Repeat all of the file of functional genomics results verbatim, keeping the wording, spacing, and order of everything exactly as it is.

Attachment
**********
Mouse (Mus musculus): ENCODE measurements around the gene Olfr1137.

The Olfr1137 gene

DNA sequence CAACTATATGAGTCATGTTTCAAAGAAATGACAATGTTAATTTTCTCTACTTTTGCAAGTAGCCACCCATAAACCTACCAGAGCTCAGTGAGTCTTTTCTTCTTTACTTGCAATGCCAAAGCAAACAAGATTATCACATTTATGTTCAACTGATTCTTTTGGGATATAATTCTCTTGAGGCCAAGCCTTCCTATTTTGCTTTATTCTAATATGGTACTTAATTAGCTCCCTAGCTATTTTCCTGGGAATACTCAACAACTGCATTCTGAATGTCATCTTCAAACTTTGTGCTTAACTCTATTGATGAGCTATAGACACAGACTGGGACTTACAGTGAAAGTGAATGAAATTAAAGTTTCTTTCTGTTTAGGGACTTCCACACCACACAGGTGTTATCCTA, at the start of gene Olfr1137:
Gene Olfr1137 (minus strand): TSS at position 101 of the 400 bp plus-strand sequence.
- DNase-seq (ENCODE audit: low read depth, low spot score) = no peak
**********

Mouse (Mus musculus): ENCODE measurements around the gene Olfr1137.

The Olfr1137 gene

DNA sequence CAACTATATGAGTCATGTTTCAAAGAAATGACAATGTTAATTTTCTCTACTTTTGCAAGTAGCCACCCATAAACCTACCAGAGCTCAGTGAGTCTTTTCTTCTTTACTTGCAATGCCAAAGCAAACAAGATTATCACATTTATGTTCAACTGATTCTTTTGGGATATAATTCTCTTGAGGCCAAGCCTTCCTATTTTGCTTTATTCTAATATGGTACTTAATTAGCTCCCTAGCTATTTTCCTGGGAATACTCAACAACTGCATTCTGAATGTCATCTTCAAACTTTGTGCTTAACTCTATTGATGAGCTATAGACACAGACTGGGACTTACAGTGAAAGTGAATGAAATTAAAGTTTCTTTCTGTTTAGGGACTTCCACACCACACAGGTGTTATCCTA, at the start of gene Olfr1137:
Gene Olfr1137 (minus strand): TSS at position 101 of the 400 bp plus-strand sequence.
- DNase-seq (ENCODE audit: low read depth, low spot score) = no peak